The lemon, cayenne pepper and honey diet -- a variation of the notorious master cleanse -- uses the same methodology and philosophy to purportedly detoxify your system. In the master cleanse, first published in the 1940s and revived in the 1970s, creator Stanley Burroughs directed dieters to consume a drink made with maple syrup, cayenne pepper, water and lemon juice for 10 days along with saltwater flushes and laxatives; no solid food was permitted. The lemon, cayenne pepper and honey diet simply substitutes honey for the maple syrup. The original intention of the diet was to detox the body of toxins and waste, but, it has morphed into a quick weight-loss fad with no foundation in safe, sustainable weight-loss principles.
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Lemon and Honey's Diet Properties
Lemon juice is not a magical weight-loss food. It can help slow digestion, though, allowing food sit in your stomach longer so you can absorb all its nutrients and experience enhanced feelings of fullness. If you're following the lemon juice, cayenne pepper and honey diet and not eating food, however, these benefits are moot. Lemon juice also boosts your intake of the antioxidant vitamin C.
Honey, however, has properties that makes it a potentially effective diet tool, especially for diabetics. In a review published in the International Journal of Biological Sciences, researchers concluded that honey can reduce blood sugar levels and may be more tolerable than many other common sugars for those with diabetes. A specific study, published in a 2009 issue of the International Journal of Food Sciences and Nutrition, reported that eight weeks of consuming natural honey can positively affect body weight and blood cholesterol levels for diabetic patients. In no way should someone with diabetes follow a lemon juice, cayenne pepper and honey cleanse, though, as it could have serious implications on their carefully monitored blood sugar levels. The potential weight-loss benefits of honey for the general population have not been researched.
Cayenne Pepper as a Diet Aid
Cayenne pepper contains capsaicin, a compound that gives it the spicy-hot bite. The University of Maryland Medical Center reports that some studies have shown that capsaicin may suppress appetite and contribute to sensations of fullness, but not all research comes to the same conclusion. In a 2011 issue of the journal Physiology and Behavior, 1 gram of cayenne added to meals did cause people to eat less and suppress cravings for fat and salt, but only in those who didn't regularly consume the spice. Cayenne pepper has some additional health benefits, including possible relief from heartburn and improved circulation, but, you don't have to subsist on it with lemon and honey alone to experience those benefits.
Diet with Few Nutrients
Although you get vitamin C from the lemon juice, other nutrients are scarce in the lemon, cayenne pepper and honey diet. Although you're drinking up to 12 glasses of the concoction daily, you receive only trace amounts of vitamins and minerals. The drink contains little to no protein or fat -- two macronutrients essential to body functioning. Protein helps you maintain lean body mass as you lose weight and contributes to the healthy growth of tissues. Fat supports absorption of vitamins, provides energy and bolsters brain health. The calories you consume in the lemon, cayenne pepper and honey diet are almost exclusively from carbohydrates.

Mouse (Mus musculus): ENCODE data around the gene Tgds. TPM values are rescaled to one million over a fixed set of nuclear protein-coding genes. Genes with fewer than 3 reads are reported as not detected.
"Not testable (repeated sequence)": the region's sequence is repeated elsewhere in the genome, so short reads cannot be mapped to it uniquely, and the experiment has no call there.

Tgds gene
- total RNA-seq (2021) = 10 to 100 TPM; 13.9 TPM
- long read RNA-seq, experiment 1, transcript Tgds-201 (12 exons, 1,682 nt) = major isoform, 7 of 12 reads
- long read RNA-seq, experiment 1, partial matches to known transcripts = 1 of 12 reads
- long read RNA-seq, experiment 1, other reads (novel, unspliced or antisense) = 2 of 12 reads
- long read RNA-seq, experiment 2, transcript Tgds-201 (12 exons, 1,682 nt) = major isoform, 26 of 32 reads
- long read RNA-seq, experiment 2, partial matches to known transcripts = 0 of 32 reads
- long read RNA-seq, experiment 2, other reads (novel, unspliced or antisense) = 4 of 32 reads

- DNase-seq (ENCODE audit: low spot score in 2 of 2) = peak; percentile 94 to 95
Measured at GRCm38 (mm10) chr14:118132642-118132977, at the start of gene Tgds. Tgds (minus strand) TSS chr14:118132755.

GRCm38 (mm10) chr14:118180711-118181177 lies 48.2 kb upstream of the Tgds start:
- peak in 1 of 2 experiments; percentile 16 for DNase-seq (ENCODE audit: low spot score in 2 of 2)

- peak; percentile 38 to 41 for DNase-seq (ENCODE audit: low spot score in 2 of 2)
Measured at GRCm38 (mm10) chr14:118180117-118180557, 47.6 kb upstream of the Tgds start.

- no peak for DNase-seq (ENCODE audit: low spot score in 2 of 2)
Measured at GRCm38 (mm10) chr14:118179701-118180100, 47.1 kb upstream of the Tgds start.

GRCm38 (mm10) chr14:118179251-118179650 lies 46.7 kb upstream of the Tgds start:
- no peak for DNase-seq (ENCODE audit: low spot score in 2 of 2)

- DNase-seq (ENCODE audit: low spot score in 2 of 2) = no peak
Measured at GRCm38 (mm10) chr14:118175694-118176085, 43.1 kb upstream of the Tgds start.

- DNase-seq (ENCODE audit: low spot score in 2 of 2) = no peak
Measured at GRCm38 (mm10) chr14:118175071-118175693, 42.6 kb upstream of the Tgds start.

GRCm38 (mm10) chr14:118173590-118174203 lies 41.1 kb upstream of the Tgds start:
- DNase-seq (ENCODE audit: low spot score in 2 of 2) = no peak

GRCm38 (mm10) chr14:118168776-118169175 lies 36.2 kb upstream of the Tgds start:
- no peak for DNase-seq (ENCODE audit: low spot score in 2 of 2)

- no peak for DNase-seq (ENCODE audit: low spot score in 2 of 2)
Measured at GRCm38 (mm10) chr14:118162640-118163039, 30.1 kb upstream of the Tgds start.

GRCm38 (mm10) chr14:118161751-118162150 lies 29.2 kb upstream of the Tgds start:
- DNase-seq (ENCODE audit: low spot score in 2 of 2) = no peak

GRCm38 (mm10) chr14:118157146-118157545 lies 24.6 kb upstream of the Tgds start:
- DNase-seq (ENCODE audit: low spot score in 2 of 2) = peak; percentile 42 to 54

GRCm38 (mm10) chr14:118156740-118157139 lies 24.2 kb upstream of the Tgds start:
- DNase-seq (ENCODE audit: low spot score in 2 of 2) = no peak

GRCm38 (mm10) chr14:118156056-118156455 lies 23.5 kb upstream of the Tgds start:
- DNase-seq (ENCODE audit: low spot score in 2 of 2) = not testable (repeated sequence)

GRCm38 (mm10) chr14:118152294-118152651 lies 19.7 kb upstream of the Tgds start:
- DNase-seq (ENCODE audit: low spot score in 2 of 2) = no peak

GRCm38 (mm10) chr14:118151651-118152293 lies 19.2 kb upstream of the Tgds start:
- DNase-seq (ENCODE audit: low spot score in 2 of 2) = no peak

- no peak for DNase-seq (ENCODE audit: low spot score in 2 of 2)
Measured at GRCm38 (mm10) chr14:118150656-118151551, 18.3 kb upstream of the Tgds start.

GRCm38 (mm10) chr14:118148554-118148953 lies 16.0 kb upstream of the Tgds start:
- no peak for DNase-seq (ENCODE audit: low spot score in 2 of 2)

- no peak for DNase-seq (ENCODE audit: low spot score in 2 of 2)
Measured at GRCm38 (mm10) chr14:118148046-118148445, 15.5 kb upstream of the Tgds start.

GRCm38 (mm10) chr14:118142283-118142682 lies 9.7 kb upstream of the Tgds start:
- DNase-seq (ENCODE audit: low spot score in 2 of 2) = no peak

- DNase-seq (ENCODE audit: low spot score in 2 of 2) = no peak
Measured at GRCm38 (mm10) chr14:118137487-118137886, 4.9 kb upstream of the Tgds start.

Subbing honey for the maple syrup does little to affect the calories in the drink or the nutrient content. Maple syrup and honey contain slightly different nutrients, but in such trace amounts, they don't impact your total nutrient intake.
Lemon, Cayenne Pepper and Honey Diet Concerns
In addition to its lack of nutrition benefits, this diet may also leave you feeling weak, nauseous and tired. You will most likely lose weight because you consume only about 650 calories per day -- significantly less than the 2,000 calories the average person needs to function and maintain weight. When you lose weight quickly and drastically, much of it is in the form of healthy lean body mass and water -- not fat. Once you go off the drinks, you're likely to gain any weight you've lost back -- and possibly more fat.
If your intention is to use the lemon, cayenne pepper and honey diet as a way to cleanse your system, it's still not a sound option. Your body has a natural ability to detoxify using its internal organs and lymphatic system. Cleaning up your diet does have benefits, though. Instead of fasting and starving yourself, reduce your consumption of processed foods and refined grains and eat more fresh vegetables, fruits and lean proteins, which provide you with the nutrients you need to operate optimally while limiting your exposure to chemicals and preservatives in food.
- International Journal of Food Sciences and Nutrition: Effects of Natural Honey Consumption in Diabetic Patients: An 8-Week Randomized Clinical Trial
- International Journal of Biological Sciences: Honey -- A Novel Antidiabetic Agent
- ABC News: The Truth About Lemon Water
- University of Maryland Medical Center: Cayenne
- Physiology and Behavior: The Effects of Hedonically Acceptable Red Pepper Doses on Thermogenesis and Appetite
- U.S. News and World Report: Master Cleanse
- The Wall Street Journal: The Debate Over Juice Cleanses and Toxin Removal
- Eating Well: Are “Natural” Sweeteners Really Any Healthier Than Sugar?